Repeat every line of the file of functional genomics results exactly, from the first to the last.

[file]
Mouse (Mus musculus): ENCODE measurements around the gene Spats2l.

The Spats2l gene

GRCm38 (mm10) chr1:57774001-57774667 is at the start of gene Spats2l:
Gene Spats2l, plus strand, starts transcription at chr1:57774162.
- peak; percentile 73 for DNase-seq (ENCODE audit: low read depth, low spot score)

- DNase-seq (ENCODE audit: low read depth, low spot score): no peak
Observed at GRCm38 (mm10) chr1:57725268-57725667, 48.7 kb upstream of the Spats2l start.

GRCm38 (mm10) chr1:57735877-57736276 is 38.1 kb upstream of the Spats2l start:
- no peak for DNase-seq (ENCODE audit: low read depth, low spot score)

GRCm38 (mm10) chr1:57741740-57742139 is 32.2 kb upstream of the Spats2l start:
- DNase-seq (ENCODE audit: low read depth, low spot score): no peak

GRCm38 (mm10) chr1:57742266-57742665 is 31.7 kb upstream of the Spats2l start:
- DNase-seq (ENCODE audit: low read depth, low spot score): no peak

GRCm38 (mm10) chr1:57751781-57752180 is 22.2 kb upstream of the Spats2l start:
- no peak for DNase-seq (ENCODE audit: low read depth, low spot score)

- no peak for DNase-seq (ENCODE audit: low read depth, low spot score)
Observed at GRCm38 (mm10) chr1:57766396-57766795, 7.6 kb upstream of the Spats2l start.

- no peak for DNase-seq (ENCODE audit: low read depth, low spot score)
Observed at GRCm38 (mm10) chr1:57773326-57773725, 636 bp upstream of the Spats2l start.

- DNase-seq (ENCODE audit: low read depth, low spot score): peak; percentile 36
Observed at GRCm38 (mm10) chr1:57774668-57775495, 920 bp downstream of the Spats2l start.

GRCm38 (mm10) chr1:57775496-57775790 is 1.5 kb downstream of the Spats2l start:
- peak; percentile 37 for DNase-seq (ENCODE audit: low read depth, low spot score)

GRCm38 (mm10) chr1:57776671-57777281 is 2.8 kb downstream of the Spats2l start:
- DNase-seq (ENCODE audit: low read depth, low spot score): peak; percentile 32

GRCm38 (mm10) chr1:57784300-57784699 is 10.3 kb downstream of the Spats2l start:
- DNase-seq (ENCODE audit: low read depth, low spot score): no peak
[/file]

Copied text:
Mouse (Mus musculus): ENCODE measurements around the gene Spats2l.

The Spats2l gene

GRCm38 (mm10) chr1:57774001-57774667 is at the start of gene Spats2l:
Gene Spats2l, plus strand, starts transcription at chr1:57774162.
- peak; percentile 73 for DNase-seq (ENCODE audit: low read depth, low spot score)

- DNase-seq (ENCODE audit: low read depth, low spot score): no peak
Observed at GRCm38 (mm10) chr1:57725268-57725667, 48.7 kb upstream of the Spats2l start.

GRCm38 (mm10) chr1:57735877-57736276 is 38.1 kb upstream of the Spats2l start:
- no peak for DNase-seq (ENCODE audit: low read depth, low spot score)

GRCm38 (mm10) chr1:57741740-57742139 is 32.2 kb upstream of the Spats2l start:
- DNase-seq (ENCODE audit: low read depth, low spot score): no peak

GRCm38 (mm10) chr1:57742266-57742665 is 31.7 kb upstream of the Spats2l start:
- DNase-seq (ENCODE audit: low read depth, low spot score): no peak

GRCm38 (mm10) chr1:57751781-57752180 is 22.2 kb upstream of the Spats2l start:
- no peak for DNase-seq (ENCODE audit: low read depth, low spot score)

- no peak for DNase-seq (ENCODE audit: low read depth, low spot score)
Observed at GRCm38 (mm10) chr1:57766396-57766795, 7.6 kb upstream of the Spats2l start.

- no peak for DNase-seq (ENCODE audit: low read depth, low spot score)
Observed at GRCm38 (mm10) chr1:57773326-57773725, 636 bp upstream of the Spats2l start.

- DNase-seq (ENCODE audit: low read depth, low spot score): peak; percentile 36
Observed at GRCm38 (mm10) chr1:57774668-57775495, 920 bp downstream of the Spats2l start.

GRCm38 (mm10) chr1:57775496-57775790 is 1.5 kb downstream of the Spats2l start:
- peak; percentile 37 for DNase-seq (ENCODE audit: low read depth, low spot score)

GRCm38 (mm10) chr1:57776671-57777281 is 2.8 kb downstream of the Spats2l start:
- DNase-seq (ENCODE audit: low read depth, low spot score): peak; percentile 32

GRCm38 (mm10) chr1:57784300-57784699 is 10.3 kb downstream of the Spats2l start:
- DNase-seq (ENCODE audit: low read depth, low spot score): no peak